The Buddy Bench Aware Program has many aims, one of which is to give children valuable coping skills, including emotional confidence.
If becoming successful in business requires mental toughness, then Buddy Bench Ireland might be helping foster the next generation of Irish leaders through its Buddy Bench Aware Program.
Research has shown that anxiety is the most common psychological disorder amongst young people today, affecting up to 20% of teenagers and children. If left unattended, anxiety can have hugely detrimental effects on a young person’s development, potentially leading to underachievement in later life.
The Buddy Bench Aware Program is aimed at fighting anxiety. The Buddy Bench is a solid bench placed in schools where kids can take a moment to themselves. The Buddy Bench Aware Program is an initiative to build a more supportive culture in schools. It aims to show both staff and students the many reasons why a child might use the Buddy Bench, such as a student being new to the school, or having a problem with friends.
The uptake among schools so far has been high. “The interest is phenomenal, and comes variously from individual parents, parents associations, teachers and headmasters, and even local community groups or donors that wish to sponsor the Buddy Bench,” says Buddy Bench’s Sam Synnott. However, she highlights the importance of the Buddy Bench Aware Program working in tandem with the physical bench itself for the initiative to be successful. “Our biggest challenge right now is getting the message across that without the Buddy Bench Aware Program and Workbook, which we have developed, the school is only installing another bench.”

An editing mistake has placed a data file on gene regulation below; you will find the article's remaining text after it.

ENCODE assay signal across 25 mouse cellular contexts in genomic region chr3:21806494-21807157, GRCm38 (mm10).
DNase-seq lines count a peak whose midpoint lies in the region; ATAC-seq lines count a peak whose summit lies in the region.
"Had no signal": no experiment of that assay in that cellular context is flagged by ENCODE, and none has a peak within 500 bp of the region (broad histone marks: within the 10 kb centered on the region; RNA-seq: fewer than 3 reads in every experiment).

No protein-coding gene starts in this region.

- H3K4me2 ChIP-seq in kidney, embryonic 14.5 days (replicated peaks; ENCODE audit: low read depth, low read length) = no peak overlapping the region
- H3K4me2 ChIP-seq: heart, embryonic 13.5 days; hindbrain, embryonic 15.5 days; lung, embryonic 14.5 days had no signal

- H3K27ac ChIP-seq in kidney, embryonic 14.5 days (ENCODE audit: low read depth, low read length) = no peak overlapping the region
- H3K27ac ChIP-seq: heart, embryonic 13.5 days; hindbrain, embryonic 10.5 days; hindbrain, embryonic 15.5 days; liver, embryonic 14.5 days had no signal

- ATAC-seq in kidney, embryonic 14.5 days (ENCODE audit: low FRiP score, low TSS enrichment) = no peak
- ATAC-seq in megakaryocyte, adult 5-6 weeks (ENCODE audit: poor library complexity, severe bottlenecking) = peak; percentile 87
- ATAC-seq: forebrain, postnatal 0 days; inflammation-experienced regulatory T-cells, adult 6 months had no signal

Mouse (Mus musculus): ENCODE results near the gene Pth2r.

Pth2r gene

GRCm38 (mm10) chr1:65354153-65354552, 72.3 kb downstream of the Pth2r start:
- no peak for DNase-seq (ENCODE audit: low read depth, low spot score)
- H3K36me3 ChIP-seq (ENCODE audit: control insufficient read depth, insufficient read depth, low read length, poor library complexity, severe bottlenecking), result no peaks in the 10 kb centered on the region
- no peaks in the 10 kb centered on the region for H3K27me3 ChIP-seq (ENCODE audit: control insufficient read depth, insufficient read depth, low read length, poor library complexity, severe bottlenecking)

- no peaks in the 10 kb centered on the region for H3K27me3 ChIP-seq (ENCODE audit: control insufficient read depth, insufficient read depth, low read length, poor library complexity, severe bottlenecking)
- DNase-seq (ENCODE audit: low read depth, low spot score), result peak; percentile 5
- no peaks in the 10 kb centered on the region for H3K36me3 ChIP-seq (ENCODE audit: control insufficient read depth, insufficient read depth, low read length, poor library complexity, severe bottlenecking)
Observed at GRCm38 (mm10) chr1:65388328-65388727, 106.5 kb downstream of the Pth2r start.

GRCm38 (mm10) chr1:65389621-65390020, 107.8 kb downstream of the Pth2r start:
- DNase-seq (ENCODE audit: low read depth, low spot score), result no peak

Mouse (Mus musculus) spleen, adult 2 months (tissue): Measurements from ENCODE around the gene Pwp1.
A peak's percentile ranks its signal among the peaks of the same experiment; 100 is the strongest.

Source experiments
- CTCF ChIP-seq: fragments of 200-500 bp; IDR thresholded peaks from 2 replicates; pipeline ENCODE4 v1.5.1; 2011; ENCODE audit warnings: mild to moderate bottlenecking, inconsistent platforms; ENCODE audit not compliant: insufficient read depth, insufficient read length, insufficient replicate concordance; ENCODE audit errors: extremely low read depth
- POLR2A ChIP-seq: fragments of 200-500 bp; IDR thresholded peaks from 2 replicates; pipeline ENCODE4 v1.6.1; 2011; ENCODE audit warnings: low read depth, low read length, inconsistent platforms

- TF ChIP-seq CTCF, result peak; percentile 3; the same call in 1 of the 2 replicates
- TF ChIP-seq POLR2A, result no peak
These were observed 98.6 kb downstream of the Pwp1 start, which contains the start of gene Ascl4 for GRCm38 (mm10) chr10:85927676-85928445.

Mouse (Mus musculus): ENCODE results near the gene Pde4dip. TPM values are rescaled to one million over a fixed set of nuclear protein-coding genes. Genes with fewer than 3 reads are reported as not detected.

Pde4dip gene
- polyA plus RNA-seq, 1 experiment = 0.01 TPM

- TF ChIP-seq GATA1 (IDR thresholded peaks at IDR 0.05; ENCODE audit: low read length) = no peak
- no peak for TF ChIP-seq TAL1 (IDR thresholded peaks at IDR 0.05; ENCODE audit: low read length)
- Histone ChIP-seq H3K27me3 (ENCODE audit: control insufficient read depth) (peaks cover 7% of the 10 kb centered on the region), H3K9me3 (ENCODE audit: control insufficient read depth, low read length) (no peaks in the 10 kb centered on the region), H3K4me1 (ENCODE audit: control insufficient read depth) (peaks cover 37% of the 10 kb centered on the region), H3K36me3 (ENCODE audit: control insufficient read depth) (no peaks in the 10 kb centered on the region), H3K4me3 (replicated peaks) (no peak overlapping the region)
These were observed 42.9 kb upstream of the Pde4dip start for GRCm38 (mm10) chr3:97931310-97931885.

While traditionally schools in Ireland have been focused on things like academics and sport, the Buddy Bench could help kids develop a host of other skills to benefit them later in their personal and professional lives. “Our mission is to support children to become emotionally confident and articulate. Through cultivating the core competencies of communication, mindfulness, and creativity, we are building emotional resilience and good mental health in our children,” says Synnott. “Children should learn the value of expressing oneself, the importance of difference and diversity in making the whole stronger, more creative, happier and healthier.”
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